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Disclaimer:  The legal information provided on this website is the product of Legal Aid NorthWest Texas (LANWT). None of the legal information on this website is associated with or the product of the Office of the Attorney General of Texas or any of its employees.

 HEALTH CARE OBLIGATIONS FOR CHILDREN/MEDICAL SUPPORT

Q:  If I have filed for bankruptcy, do I have to pay for my child’s health care?  If my child is on Medicaid, do I have to pay for my child’s health care?

 

A.  Children’s health care is the general obligation of both parents.   Under Texas law, both parents are responsible to medical providers for 100% of the cost to treat the medical needs of their child.  A doctor or hospital can attempt to recover the full costs for the medical assistance they provide to your child from either parent who might have the ability to pay.  A bankruptcy court order may relieve you of this debt but a family court cannot relieve you of this debt.  A family court order may shift the debt obligation between parents, but that does not affect the right of the doctor or hospital to pursue payment from you.   If the State of Texas pays for medical services to your child through the Medicaid program, the state may have the right to seek reimbursement from you. 

Q.  I’m paying child support, why do I have to pay for medical insurance, too?

A.  Family Court Orders.   If both parents do not live in the same home with the children, a Texas court will most likely be asked to enter an order setting out the rights and responsibilities of each parent.  Any time a Texas court enters temporary[1][1] or final orders between two parents identifying and defining the roles and responsibilities for care of the children, the court is required to enter an order regarding health insurance coverage for the children.  If you are required to pay child support for your child, you will probably also be required to provide health care insurance for the child.  If you are providing health insurance coverage for the children at the time of the court order, then you will probably be required to continue providing that coverage.  If you are entitled to receive child support for the children, the other parent will be expected to pay you for the insurance premium needed to cover the children on your health insurance plan.   The judge will expect the parents to work together to provide the best and least expensive health care insurance available.   If both parents are employed with health insurance benefits provided by the employer, the parent paying child support will generally have the option of providing health care insurance for the children as dependents through his or her employment-sponsored plan.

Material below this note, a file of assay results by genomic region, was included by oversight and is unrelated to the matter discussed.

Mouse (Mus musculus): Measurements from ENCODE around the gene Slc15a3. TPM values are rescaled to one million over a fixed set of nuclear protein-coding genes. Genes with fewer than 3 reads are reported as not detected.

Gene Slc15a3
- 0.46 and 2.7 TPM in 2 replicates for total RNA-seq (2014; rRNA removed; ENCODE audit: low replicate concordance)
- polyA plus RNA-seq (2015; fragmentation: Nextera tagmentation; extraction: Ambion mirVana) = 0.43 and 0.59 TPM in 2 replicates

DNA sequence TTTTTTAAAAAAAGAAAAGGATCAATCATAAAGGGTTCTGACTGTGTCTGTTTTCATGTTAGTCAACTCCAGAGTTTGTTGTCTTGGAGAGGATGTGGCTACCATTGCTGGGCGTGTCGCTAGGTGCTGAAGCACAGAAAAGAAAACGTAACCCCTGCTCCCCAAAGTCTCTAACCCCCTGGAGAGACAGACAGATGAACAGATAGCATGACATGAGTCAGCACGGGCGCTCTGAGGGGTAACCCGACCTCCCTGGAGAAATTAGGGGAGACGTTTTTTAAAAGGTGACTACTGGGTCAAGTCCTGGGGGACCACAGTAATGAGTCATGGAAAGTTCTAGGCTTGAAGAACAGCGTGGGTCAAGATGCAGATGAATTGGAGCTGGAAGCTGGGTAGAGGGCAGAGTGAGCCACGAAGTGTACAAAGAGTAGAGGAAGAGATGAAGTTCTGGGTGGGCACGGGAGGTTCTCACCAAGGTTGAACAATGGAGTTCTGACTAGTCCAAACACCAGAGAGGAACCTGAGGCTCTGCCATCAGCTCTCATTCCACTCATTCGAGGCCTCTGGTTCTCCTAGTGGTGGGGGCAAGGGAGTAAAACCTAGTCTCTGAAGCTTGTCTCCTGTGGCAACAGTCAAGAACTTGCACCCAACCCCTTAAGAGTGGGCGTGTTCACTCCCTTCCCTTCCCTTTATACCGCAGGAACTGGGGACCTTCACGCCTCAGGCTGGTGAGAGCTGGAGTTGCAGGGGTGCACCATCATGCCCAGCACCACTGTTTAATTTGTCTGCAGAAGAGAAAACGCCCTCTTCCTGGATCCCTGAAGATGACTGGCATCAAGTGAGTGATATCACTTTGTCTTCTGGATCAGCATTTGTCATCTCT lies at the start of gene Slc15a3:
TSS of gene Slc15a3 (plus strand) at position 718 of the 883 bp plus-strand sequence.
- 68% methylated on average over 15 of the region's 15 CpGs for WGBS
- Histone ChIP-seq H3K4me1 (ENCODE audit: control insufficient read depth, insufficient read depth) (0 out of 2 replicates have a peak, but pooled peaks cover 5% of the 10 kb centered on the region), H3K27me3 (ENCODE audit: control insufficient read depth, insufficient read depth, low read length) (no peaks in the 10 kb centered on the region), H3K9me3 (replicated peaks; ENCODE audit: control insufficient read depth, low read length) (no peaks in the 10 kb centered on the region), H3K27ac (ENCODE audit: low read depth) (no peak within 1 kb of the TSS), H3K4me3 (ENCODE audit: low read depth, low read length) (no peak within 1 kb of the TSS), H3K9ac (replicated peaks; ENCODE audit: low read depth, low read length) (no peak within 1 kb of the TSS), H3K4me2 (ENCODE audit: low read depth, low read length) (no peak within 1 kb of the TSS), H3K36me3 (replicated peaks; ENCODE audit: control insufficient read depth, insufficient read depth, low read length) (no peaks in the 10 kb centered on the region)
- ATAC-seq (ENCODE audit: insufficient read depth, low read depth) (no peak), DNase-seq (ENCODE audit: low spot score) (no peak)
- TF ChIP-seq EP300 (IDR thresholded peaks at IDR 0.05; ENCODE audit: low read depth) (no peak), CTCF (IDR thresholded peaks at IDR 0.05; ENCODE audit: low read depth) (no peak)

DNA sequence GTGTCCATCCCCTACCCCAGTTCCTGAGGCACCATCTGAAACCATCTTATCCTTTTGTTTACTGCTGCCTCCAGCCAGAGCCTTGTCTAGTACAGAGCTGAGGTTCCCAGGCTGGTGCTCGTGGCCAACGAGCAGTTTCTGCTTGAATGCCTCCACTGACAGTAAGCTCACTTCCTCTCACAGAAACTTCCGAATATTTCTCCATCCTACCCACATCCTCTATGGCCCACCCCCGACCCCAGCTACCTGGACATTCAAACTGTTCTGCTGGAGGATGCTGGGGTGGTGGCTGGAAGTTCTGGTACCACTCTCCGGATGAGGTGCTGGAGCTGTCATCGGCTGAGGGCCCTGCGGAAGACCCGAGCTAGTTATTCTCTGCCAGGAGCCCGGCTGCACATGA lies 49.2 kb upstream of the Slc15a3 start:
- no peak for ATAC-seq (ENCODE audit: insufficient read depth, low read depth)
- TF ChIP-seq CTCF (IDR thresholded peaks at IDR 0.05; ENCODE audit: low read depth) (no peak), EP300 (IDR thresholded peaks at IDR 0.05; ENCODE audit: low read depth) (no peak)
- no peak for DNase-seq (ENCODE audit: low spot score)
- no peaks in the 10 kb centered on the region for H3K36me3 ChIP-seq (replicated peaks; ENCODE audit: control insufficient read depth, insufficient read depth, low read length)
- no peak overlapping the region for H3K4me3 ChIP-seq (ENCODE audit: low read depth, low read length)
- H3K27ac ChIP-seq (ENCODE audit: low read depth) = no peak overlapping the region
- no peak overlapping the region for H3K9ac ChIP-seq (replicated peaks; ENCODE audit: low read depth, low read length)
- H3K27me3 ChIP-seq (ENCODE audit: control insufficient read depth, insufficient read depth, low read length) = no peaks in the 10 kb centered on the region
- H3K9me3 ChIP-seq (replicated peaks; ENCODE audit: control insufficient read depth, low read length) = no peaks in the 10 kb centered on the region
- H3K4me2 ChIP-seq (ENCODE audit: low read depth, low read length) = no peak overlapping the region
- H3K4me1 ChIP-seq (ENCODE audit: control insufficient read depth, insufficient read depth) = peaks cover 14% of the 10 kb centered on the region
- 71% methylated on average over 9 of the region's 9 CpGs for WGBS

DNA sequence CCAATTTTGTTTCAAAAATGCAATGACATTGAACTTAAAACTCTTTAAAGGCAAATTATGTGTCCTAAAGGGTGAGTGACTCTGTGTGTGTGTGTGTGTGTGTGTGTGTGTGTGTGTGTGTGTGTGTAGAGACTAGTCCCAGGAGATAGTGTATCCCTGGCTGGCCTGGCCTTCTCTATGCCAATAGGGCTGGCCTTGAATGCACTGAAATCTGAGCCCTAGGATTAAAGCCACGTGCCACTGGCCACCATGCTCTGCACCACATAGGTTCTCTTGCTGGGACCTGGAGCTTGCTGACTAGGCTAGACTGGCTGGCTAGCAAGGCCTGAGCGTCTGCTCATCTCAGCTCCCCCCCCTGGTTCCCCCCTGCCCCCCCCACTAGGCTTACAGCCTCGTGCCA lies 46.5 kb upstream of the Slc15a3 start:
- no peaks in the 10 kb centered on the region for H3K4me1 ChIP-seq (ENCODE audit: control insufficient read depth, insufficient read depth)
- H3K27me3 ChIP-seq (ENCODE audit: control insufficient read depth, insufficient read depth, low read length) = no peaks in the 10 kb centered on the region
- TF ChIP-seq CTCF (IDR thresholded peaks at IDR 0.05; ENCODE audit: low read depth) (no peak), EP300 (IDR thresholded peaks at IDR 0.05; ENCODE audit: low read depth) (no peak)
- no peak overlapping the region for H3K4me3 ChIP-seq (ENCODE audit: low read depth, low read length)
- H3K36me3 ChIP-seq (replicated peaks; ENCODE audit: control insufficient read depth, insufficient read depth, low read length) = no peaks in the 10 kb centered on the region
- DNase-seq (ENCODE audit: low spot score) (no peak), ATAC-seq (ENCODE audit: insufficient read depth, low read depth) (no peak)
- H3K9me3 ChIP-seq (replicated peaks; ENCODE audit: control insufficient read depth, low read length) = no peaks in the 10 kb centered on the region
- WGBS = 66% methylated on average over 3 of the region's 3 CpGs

The judge will first look for health care insurance through the employer of the parent required to pay child support.   If that parent does not have a health care plan available, the judge will look to the employer of the parent who will be receiving child support for a health care plan.  If neither parent has health care insurance available through their employment, the judge will look for some other available insurance, such as the employer of a stepparent who can list the children as dependents.   If no private health care insurance is available, the judge will order the parents to apply for health care benefits available for children through the State of Texas.  If the children are not eligible for state sponsored health care insurance, the court can order money deducted from your paycheck each month to cover anticipated medical costs. 

Q:  Who has to pay for medical expenses not covered by insurance?

A.  Health insurance does not always pay for 100% of the medical costs.  There are office co-pays and hospital deductibles as well as co-pays for prescription medications.  If both parents have equal income and expenses, the usual practice is to divide these expenses equally with each parent paying 50%.  However, the judge does not have to order an equal division of these expenses.  If one parent has more income than the other, the judge can order splitting those costs in proportion to each parent’s income or some other division the judge thinks is reasonable.  If one parent has a medical savings account, that may be a good reason to have that parent pay 100% of these medical expenses.